→ Qualitative user interviews
→ Competitor analysis
→ Best practice research
→ Creative brainstorming
→ User testing
→ Design sprint
During the first day, the team gathered all the relevant information to decide the focus of the sprint. They were aware that the challenge had to be feasible and impactful. After they mapped out their current process, interviewed 7 experts during a fast-pace ‘speed-dating’ exercise and analyzed the main insights, the goal of the week was clear to everyone in the room: How can we create a software interface that is user-friendly, intuitive and simple to use for our clients? Once the team was aligned, they were officially ready to jump into the ideation process.
During Day 2, the team engaged in a desk research to find out how different players currently respond to the same challenge and identified the most valuable features that could be implemented for their own product. Each of the participant silently selected the most promising one and unleashed his creativity by sketching different variations of the same idea. As a group, the team discussed the highlights of each solution, captured standout ideas and important objections.By the end of the day, seven potential solutions were generated and mapped out in a story-board format. The team had now all the material needed to make an informed decision and decided to take two different concepts to the next level.
After receiving tips on how to conduct user testing interviews, the team worked together to build a rapid, realistic prototype. Only by using simple functions on Key note, they were able to reproduce the drafted storyboards into two interactive and digital mock-ups without programming a single line of code. Once they decided the interview questions, the team came back together for a last final ‘trial run’, during which they prepared for the testing session, shared feedback on the performance, selected the key functionalities to be validated and solved the last flaws.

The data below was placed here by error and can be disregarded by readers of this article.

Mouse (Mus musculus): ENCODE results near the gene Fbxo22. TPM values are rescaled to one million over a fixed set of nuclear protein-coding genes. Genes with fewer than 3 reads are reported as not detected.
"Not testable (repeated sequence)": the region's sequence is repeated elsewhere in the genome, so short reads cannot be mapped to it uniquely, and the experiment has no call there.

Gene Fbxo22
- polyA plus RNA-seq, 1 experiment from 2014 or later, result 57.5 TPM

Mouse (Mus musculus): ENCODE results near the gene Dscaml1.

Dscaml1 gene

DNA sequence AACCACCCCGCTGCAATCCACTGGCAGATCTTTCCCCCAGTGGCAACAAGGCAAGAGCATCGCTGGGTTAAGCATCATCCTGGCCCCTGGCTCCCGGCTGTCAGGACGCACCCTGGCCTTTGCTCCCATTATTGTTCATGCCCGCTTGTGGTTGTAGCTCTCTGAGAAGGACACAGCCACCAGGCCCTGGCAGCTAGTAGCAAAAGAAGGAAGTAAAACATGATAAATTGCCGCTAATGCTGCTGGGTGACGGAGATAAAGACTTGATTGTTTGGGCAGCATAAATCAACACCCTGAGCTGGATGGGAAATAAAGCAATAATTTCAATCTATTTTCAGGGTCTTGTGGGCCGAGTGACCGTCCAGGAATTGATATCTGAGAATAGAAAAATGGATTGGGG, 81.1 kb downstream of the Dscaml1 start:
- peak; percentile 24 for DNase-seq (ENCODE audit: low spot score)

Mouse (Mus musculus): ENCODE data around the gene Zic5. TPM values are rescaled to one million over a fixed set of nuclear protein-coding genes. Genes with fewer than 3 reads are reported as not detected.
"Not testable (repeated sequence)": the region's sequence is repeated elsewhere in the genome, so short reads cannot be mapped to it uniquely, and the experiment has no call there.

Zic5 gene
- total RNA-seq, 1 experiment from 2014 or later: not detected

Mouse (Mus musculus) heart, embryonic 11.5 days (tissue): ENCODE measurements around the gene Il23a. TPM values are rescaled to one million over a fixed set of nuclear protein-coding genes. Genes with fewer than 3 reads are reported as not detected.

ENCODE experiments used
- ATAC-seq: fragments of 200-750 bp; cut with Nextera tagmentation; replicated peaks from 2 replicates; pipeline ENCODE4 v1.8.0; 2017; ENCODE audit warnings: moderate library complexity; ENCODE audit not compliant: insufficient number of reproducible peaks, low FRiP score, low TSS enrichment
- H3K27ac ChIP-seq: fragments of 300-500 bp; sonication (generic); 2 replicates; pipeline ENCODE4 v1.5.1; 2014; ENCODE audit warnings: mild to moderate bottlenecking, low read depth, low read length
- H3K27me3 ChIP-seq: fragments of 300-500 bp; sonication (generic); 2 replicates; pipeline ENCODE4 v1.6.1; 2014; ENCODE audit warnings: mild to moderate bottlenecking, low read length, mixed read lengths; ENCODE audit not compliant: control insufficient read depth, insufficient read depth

Friday was the big day. The team was excited to finally hear the voice of their users. One at a time, five end-users tested the mock-ups through an interactive and engaging interview conducted by the selected interviewer of the team. The rest of the team observed the conversation through a camera and noted down the most relevant insights, the positive and negative comments, and the suggestions proposed by the users. By looking at the users’ reactions in real-life, they could collect meaningful feedback and identify the strengths and flaws of the new interface.
In the afternoon, an entire wall of post-its full of interesting insights was built and it was time to make sense of it. During the afternoon, the team applied different techniques to identify user patterns and behavioural trends and was able to turn the collected information into a feasible, implementable and focused action plan. At the end of the week, everyone knew exactly what to do next.
Stephan Koch, Co-founder of Adaptricity
participants: a mix of designers, software engineers & IT experts
different concepts for their user interface evaluated
interactive and digital mock-ups built
Throughout the week long Design Sprint their diverse internal team gained numerous insights and were able to detect previously unknown user patterns and behavioral trends. They were able to turn these fresh insights into a feasible and focused action plan to enable them to ultimately migrate to a b2c business model. 7 month after the end of the Design Sprint, the product was launched in the market.